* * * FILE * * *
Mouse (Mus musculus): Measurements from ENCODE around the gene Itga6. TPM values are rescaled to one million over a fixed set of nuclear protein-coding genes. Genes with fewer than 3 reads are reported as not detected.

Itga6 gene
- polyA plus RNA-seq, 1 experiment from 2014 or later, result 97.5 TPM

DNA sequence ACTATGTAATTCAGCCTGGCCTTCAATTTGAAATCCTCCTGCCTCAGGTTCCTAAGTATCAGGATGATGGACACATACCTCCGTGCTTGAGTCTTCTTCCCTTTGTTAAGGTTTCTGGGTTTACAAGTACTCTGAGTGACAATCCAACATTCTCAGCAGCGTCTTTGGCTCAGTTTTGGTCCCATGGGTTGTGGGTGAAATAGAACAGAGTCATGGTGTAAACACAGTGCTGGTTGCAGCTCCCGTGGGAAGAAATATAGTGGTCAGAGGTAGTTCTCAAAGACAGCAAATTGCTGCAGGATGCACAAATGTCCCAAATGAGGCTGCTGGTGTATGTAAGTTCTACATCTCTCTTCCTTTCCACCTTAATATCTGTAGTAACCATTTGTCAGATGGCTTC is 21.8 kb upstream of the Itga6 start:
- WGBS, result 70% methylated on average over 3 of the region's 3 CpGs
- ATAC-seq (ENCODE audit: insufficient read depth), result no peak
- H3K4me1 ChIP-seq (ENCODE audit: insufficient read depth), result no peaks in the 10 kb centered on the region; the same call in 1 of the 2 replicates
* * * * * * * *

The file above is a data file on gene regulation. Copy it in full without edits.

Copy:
Mouse (Mus musculus): Measurements from ENCODE around the gene Itga6. TPM values are rescaled to one million over a fixed set of nuclear protein-coding genes. Genes with fewer than 3 reads are reported as not detected.

Itga6 gene
- polyA plus RNA-seq, 1 experiment from 2014 or later, result 97.5 TPM

DNA sequence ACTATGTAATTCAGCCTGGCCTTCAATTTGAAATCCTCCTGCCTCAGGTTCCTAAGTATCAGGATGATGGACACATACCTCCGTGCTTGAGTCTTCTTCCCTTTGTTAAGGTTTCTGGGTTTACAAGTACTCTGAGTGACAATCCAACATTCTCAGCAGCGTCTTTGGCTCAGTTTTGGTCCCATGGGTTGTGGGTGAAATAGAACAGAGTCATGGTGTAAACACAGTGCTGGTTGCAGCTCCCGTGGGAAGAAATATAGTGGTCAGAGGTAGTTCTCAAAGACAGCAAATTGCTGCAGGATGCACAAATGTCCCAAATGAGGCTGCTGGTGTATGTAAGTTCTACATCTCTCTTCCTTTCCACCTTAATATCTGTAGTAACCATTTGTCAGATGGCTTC is 21.8 kb upstream of the Itga6 start:
- WGBS, result 70% methylated on average over 3 of the region's 3 CpGs
- ATAC-seq (ENCODE audit: insufficient read depth), result no peak
- H3K4me1 ChIP-seq (ENCODE audit: insufficient read depth), result no peaks in the 10 kb centered on the region; the same call in 1 of the 2 replicates